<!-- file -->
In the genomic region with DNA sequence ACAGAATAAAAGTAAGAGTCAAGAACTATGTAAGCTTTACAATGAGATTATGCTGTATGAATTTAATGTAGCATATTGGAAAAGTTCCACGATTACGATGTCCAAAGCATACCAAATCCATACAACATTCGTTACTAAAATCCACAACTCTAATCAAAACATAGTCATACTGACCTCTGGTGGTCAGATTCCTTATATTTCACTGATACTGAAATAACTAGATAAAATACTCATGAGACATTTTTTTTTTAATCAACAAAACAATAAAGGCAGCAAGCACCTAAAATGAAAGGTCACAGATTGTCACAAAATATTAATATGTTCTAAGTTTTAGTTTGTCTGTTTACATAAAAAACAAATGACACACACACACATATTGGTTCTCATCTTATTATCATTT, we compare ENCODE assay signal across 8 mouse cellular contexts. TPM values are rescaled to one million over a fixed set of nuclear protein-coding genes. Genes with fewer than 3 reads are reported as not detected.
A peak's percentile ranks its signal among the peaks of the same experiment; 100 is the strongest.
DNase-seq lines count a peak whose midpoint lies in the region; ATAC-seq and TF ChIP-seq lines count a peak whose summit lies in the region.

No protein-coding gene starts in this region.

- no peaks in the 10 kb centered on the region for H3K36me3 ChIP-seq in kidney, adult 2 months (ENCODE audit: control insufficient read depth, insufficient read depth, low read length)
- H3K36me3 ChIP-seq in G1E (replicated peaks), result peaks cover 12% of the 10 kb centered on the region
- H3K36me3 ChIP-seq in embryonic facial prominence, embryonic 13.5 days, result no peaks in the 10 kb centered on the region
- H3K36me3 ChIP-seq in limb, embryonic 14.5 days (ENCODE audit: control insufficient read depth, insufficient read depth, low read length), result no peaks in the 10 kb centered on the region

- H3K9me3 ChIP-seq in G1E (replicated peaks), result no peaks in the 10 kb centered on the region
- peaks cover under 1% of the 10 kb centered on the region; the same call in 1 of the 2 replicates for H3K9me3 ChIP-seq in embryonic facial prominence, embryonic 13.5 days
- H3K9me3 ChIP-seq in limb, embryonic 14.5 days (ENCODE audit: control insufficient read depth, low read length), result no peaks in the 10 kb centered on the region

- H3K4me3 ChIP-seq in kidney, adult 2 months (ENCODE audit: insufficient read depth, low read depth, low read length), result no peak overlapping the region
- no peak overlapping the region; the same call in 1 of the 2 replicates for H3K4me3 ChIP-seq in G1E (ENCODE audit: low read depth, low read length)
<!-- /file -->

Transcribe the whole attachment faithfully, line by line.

In the genomic region with DNA sequence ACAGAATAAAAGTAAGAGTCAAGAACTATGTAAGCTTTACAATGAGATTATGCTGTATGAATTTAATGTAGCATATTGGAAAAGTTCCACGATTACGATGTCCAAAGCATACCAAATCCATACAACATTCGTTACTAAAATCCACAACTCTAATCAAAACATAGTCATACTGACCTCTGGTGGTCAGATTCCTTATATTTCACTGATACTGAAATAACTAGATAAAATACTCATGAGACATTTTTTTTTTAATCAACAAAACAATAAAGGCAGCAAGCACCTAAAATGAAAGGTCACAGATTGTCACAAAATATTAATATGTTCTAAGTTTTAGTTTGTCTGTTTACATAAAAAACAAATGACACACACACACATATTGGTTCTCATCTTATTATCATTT, we compare ENCODE assay signal across 8 mouse cellular contexts. TPM values are rescaled to one million over a fixed set of nuclear protein-coding genes. Genes with fewer than 3 reads are reported as not detected.
A peak's percentile ranks its signal among the peaks of the same experiment; 100 is the strongest.
DNase-seq lines count a peak whose midpoint lies in the region; ATAC-seq and TF ChIP-seq lines count a peak whose summit lies in the region.

No protein-coding gene starts in this region.

- no peaks in the 10 kb centered on the region for H3K36me3 ChIP-seq in kidney, adult 2 months (ENCODE audit: control insufficient read depth, insufficient read depth, low read length)
- H3K36me3 ChIP-seq in G1E (replicated peaks), result peaks cover 12% of the 10 kb centered on the region
- H3K36me3 ChIP-seq in embryonic facial prominence, embryonic 13.5 days, result no peaks in the 10 kb centered on the region
- H3K36me3 ChIP-seq in limb, embryonic 14.5 days (ENCODE audit: control insufficient read depth, insufficient read depth, low read length), result no peaks in the 10 kb centered on the region

- H3K9me3 ChIP-seq in G1E (replicated peaks), result no peaks in the 10 kb centered on the region
- peaks cover under 1% of the 10 kb centered on the region; the same call in 1 of the 2 replicates for H3K9me3 ChIP-seq in embryonic facial prominence, embryonic 13.5 days
- H3K9me3 ChIP-seq in limb, embryonic 14.5 days (ENCODE audit: control insufficient read depth, low read length), result no peaks in the 10 kb centered on the region

- H3K4me3 ChIP-seq in kidney, adult 2 months (ENCODE audit: insufficient read depth, low read depth, low read length), result no peak overlapping the region
- no peak overlapping the region; the same call in 1 of the 2 replicates for H3K4me3 ChIP-seq in G1E (ENCODE audit: low read depth, low read length)